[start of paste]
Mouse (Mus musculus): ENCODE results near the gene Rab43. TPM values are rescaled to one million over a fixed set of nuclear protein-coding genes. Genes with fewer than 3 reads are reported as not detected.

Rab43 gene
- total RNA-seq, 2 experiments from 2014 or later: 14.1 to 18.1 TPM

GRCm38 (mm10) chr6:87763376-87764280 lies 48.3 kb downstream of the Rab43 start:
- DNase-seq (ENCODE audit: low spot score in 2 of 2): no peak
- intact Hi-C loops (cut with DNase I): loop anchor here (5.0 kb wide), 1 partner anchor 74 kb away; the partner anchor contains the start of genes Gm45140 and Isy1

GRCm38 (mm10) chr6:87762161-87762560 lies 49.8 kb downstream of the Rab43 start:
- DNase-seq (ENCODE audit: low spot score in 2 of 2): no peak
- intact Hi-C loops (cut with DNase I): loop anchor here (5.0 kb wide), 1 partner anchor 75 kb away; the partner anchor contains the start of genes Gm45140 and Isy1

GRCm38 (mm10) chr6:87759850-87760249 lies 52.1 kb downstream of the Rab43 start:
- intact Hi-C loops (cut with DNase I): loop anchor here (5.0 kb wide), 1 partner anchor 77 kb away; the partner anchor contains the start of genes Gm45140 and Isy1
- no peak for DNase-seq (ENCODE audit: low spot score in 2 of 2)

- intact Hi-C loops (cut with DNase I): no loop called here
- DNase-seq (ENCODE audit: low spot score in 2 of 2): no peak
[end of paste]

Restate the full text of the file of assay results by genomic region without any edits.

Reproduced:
Mouse (Mus musculus): ENCODE results near the gene Rab43. TPM values are rescaled to one million over a fixed set of nuclear protein-coding genes. Genes with fewer than 3 reads are reported as not detected.

Rab43 gene
- total RNA-seq, 2 experiments from 2014 or later: 14.1 to 18.1 TPM

GRCm38 (mm10) chr6:87763376-87764280 lies 48.3 kb downstream of the Rab43 start:
- DNase-seq (ENCODE audit: low spot score in 2 of 2): no peak
- intact Hi-C loops (cut with DNase I): loop anchor here (5.0 kb wide), 1 partner anchor 74 kb away; the partner anchor contains the start of genes Gm45140 and Isy1

GRCm38 (mm10) chr6:87762161-87762560 lies 49.8 kb downstream of the Rab43 start:
- DNase-seq (ENCODE audit: low spot score in 2 of 2): no peak
- intact Hi-C loops (cut with DNase I): loop anchor here (5.0 kb wide), 1 partner anchor 75 kb away; the partner anchor contains the start of genes Gm45140 and Isy1

GRCm38 (mm10) chr6:87759850-87760249 lies 52.1 kb downstream of the Rab43 start:
- intact Hi-C loops (cut with DNase I): loop anchor here (5.0 kb wide), 1 partner anchor 77 kb away; the partner anchor contains the start of genes Gm45140 and Isy1
- no peak for DNase-seq (ENCODE audit: low spot score in 2 of 2)

- intact Hi-C loops (cut with DNase I): no loop called here
- DNase-seq (ENCODE audit: low spot score in 2 of 2): no peak